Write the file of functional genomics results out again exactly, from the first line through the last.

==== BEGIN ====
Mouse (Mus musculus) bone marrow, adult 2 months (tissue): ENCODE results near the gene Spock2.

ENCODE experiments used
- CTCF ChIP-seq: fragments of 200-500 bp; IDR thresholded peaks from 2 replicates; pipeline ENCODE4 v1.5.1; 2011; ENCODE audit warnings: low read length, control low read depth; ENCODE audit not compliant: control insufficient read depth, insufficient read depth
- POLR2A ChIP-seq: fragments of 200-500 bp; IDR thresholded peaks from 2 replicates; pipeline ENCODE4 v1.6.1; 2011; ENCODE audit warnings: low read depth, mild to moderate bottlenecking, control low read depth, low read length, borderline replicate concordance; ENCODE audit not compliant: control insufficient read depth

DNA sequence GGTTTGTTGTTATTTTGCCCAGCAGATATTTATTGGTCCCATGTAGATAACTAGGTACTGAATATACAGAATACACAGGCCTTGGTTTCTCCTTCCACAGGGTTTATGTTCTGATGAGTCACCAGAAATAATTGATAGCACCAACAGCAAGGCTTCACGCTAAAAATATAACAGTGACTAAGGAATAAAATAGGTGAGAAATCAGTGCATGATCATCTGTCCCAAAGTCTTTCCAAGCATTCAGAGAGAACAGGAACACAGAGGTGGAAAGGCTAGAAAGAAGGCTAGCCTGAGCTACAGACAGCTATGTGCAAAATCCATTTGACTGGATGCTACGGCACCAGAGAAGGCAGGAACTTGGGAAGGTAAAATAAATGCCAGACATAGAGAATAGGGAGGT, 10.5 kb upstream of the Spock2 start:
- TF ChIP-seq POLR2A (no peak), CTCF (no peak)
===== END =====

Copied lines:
Mouse (Mus musculus) bone marrow, adult 2 months (tissue): ENCODE results near the gene Spock2.

ENCODE experiments used
- CTCF ChIP-seq: fragments of 200-500 bp; IDR thresholded peaks from 2 replicates; pipeline ENCODE4 v1.5.1; 2011; ENCODE audit warnings: low read length, control low read depth; ENCODE audit not compliant: control insufficient read depth, insufficient read depth
- POLR2A ChIP-seq: fragments of 200-500 bp; IDR thresholded peaks from 2 replicates; pipeline ENCODE4 v1.6.1; 2011; ENCODE audit warnings: low read depth, mild to moderate bottlenecking, control low read depth, low read length, borderline replicate concordance; ENCODE audit not compliant: control insufficient read depth

DNA sequence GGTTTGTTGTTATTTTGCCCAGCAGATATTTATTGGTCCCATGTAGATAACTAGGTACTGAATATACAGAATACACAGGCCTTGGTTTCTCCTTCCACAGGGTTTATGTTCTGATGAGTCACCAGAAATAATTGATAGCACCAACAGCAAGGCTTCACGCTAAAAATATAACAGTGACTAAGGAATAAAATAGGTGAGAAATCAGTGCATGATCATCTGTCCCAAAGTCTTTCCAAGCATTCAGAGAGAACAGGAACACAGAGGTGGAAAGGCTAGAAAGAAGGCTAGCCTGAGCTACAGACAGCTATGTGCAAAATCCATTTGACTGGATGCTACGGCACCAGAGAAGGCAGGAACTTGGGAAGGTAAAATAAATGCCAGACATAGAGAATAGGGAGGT, 10.5 kb upstream of the Spock2 start:
- TF ChIP-seq POLR2A (no peak), CTCF (no peak)